Interview with USA Today Bestselling author Emma Holly

edenskeeper April 27, 2012 0 Interviews
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BLVR: You recently had some BIG news. (http://www.emmaholly.com/latestnews.htm April 2011) You’ve gone indie! And since your announcement several other authors have announced indie projects, too. What made you go indie?

EH: The news might have been big, but the reasons were mainly a lot of small frustrations with the traditional New York system. Since making the change, I’ve been happier than I expected. I love being the boss of myself, and I love the technical side of the business too. Figuring out the different formats, learning how to make a decent cover, even things like deciding which comma fashion I want to follow satisfy my inner control freak.
I’m also making an actual living – which never hurts! 

BLVR: Since going indie you’ve published several works including your latest HIDDEN DEPTHS. HD is set in the world you established in your last book HIDDEN TALENTS or rather the underwater counterpart to the magical city of Resurrection, NY where Supes live out in the open. I love Resurrection and its mythos in so many ways. Will you be setting more books there?

EH: I do plan to revisit Resurrection and some of the characters from HIDDEN  TALENTS. Because I am my own boss now and free to follow inspiration, I  can’t predict exactly when that will happen. Soon is my plan, but we’ll see.

BLVR: HD is also the first time I can recall you using a married couple with a grown child as your lead characters. What attracted you to that idea?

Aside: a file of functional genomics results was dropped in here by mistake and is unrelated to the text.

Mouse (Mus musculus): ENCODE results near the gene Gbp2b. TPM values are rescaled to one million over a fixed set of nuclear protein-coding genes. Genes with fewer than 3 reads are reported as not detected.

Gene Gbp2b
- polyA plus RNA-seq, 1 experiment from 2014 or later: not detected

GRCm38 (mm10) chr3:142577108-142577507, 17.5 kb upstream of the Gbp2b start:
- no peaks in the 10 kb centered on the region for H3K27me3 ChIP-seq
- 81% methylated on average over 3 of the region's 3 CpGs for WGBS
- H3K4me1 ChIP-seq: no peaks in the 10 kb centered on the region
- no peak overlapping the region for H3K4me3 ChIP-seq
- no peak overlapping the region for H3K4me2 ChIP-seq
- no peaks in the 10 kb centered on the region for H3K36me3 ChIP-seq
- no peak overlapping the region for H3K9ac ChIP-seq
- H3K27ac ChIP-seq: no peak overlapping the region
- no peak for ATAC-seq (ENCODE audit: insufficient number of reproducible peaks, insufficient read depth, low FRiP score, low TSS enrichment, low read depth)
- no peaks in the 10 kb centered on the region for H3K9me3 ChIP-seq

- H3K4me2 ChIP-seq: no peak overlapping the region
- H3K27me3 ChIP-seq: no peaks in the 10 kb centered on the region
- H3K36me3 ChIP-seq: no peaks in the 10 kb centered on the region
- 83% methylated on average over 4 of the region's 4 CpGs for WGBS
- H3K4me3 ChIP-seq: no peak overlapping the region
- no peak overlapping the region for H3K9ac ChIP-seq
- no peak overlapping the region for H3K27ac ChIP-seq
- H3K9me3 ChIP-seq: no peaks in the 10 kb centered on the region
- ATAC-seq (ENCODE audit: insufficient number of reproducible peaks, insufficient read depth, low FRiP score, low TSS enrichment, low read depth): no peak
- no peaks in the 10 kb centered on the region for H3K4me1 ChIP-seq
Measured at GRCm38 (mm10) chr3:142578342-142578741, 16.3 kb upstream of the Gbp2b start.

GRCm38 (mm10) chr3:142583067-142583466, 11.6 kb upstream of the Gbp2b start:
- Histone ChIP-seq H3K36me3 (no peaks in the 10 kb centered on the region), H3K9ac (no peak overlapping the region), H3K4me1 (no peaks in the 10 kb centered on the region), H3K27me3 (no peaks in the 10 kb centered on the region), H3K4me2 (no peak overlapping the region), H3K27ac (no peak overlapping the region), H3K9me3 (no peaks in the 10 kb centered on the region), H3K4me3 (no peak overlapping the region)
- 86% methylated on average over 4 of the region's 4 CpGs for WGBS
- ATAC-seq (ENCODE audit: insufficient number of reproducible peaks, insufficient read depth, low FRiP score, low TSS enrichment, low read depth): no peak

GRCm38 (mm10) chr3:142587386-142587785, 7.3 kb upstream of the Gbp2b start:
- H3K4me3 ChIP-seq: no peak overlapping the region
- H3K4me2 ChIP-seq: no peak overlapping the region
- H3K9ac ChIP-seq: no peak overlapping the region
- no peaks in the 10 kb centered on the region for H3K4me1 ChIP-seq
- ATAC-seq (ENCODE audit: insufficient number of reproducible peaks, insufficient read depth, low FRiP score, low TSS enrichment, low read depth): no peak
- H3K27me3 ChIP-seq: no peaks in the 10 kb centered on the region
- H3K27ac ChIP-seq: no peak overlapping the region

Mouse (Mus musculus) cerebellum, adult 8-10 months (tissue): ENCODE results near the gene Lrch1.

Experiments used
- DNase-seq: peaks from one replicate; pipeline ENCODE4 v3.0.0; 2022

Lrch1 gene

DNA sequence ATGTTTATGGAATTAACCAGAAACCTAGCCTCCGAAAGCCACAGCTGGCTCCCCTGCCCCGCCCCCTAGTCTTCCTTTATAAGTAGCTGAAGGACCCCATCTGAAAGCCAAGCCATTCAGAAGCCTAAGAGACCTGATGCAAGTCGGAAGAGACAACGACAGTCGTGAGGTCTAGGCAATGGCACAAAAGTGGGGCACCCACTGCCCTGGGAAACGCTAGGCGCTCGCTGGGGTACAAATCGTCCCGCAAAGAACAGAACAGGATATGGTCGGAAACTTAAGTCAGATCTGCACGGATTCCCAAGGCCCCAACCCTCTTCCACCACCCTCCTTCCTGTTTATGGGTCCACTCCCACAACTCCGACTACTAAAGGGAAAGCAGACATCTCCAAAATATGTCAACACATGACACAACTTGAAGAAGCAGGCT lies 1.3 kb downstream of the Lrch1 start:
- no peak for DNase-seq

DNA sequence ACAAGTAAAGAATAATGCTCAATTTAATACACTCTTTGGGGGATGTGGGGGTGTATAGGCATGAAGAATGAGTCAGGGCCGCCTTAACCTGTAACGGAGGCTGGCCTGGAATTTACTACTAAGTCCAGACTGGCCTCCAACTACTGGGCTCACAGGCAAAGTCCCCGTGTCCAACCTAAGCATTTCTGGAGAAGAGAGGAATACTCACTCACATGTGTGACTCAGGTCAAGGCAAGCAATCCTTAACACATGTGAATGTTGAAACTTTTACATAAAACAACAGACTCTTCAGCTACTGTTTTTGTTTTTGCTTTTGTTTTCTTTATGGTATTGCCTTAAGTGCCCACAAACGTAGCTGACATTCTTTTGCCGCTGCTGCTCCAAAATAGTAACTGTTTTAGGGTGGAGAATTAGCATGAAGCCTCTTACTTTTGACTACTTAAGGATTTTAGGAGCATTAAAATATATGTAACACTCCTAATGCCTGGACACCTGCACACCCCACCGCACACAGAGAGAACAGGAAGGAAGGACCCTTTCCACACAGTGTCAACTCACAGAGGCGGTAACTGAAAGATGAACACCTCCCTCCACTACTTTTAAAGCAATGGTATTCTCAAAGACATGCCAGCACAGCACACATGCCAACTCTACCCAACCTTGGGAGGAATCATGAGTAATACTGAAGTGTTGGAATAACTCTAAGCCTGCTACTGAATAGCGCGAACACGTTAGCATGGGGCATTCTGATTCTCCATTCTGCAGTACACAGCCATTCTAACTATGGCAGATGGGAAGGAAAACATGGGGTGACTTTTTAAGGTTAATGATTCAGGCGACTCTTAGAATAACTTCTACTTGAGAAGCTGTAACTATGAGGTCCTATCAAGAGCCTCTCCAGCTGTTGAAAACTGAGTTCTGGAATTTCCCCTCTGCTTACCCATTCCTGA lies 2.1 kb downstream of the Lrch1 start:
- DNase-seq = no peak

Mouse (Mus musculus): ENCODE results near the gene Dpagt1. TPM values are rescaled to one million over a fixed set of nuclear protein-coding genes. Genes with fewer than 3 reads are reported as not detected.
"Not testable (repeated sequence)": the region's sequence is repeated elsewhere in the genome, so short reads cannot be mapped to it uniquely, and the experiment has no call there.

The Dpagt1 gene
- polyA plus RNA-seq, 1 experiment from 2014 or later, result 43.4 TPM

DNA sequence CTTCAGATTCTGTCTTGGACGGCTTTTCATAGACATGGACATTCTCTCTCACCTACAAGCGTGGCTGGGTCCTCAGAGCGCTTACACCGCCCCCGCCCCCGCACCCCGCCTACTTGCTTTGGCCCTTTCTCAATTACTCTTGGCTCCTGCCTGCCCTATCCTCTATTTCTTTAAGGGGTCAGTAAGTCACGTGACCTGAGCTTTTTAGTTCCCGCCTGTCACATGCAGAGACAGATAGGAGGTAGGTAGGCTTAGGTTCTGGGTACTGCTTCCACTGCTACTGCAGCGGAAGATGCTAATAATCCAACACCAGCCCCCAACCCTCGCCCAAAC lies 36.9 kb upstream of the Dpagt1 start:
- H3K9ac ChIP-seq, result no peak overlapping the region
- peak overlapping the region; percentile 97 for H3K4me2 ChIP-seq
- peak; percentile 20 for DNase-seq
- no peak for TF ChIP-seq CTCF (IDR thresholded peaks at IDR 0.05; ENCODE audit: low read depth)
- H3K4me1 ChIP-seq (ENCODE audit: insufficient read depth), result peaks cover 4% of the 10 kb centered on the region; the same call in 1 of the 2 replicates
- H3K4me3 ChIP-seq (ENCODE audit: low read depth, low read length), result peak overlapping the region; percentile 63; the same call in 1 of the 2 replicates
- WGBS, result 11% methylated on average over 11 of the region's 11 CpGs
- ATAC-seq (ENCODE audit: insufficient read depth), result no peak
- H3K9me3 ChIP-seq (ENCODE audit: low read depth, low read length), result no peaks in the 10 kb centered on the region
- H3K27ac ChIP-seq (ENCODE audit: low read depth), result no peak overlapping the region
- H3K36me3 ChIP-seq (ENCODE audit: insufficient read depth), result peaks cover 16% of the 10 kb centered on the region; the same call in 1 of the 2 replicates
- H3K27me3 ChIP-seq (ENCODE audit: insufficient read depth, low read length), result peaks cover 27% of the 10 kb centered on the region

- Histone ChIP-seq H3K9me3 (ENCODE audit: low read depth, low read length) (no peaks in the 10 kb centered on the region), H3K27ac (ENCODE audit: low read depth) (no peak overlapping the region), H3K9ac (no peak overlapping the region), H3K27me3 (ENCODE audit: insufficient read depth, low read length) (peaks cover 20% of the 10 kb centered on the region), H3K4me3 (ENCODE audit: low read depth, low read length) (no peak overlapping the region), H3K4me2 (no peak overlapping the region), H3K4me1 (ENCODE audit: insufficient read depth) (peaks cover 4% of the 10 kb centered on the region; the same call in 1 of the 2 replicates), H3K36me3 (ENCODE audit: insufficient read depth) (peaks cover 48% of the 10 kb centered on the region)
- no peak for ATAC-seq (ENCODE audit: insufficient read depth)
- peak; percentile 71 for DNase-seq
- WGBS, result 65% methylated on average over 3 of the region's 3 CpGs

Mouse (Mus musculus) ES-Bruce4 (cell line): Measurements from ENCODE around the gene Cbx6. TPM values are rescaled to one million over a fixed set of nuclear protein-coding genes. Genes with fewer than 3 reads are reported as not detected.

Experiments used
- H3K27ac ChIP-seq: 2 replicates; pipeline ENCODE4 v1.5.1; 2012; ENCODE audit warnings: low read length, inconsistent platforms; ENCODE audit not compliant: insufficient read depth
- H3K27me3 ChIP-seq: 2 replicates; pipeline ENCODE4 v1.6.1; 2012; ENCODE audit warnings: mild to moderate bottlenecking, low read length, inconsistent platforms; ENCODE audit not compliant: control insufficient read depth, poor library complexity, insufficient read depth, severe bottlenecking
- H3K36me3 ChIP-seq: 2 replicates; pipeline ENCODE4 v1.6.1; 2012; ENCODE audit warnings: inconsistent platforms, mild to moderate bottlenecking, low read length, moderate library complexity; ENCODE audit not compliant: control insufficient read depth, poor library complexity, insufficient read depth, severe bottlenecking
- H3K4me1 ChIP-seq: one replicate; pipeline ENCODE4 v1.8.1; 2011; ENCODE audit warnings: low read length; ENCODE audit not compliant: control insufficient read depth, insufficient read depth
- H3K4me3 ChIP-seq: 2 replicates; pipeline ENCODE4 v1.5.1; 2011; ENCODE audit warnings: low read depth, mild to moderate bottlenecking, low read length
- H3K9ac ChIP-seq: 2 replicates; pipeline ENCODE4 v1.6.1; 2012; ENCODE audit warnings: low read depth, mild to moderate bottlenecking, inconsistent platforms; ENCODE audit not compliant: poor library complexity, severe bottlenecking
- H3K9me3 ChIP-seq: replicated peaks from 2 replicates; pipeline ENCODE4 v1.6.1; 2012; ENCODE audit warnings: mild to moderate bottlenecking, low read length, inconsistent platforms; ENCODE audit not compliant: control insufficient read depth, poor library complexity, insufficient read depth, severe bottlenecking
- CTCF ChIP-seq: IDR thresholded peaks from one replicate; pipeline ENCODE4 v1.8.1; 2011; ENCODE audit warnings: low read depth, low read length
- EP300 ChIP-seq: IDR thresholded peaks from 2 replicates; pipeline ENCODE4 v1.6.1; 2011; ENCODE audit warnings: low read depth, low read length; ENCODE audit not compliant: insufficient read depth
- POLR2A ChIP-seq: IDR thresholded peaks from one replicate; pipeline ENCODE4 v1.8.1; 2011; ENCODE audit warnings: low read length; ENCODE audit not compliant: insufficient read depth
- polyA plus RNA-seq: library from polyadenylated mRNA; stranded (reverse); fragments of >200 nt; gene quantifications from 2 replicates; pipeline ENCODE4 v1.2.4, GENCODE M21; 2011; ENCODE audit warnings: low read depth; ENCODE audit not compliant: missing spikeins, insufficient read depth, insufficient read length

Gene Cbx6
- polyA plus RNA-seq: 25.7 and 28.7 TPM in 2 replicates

EH: Sometimes I’m attracted to things precisely because I haven’t tried them before. Part of the fun of writing fiction is projecting yourself into the shoes of characters who are somewhat different from you. Hopefully, that’s part of m readers’ fun as well.

BLVR: Can we talk about happy endings? Why are they so important to you?

EH: You might as well ask why my eyes are brown. I suspect I’m wired to like HEA’s. Plus, there are plenty of feel-bad stories in the world. I’m content to leave them to folks who enjoy creating them.

BLVR: I want to focus on your BDSM and M/M/F or M/M/M/F works for a moment. There are two things that seem to connect them all, imho, the way you portray the women and the men. The women are all nurturers and the men are all protectors. Am I off base, here? How would you describe it?

EH: The men in my stories probably are mostly protectors. Some are alpha protectors and some are beta protectors, but I confess that’s an appealing type for women to read about – myself being no exception. I’m not sure there’s a huge divide between nurturing and protecting. I’ve written heroines who were extremely brave in their men’s defense. When a hero or heroine is in love, it’s dramatic to think they’d lay down their life for the person they care about. Olivia from HIDDEN DEPTHS is a nurturer, but she’s physically brave as well. When she and James have their Thelma and Louise moment, they’re both putting everything on the line. For me personally, James is as much a nurturer as Olivia in that book. Ty and Anso are the more wounded souls, and I thought they needed that kind of match.

BLVR: I’d like to ask your indulgence because I want to take a stroll down memory lane and visit some of your past works. Are you game?

EH: Shoot.

BLVR: The Upyrs! The MIDNIGHT SERIES, CATCHING MIDNIGHT, HUNTING MIDNIGHT, HOT BLOODED (ANTHOLOGY), AND COURTING MIDNIGHT. This series is PNR and revolves around an extended group of long lived Vampire shape  shifters, called Upyrs, set in the past and divided into two groups – one that has stayed away from society and another has embraced it. And – your Uprys kinda sparkle. *g* The series is highly romantic and thoroughly entertaining. Gillian, who we meet in CATCHING MIDNIGHT is my favorite character out of this series. Gillian’s story is that of a an Upyr who feels out of place with the expectations set upon her by her clan and breaks away in order to find her truth. Looking back on this series, what place does it hold in your heart?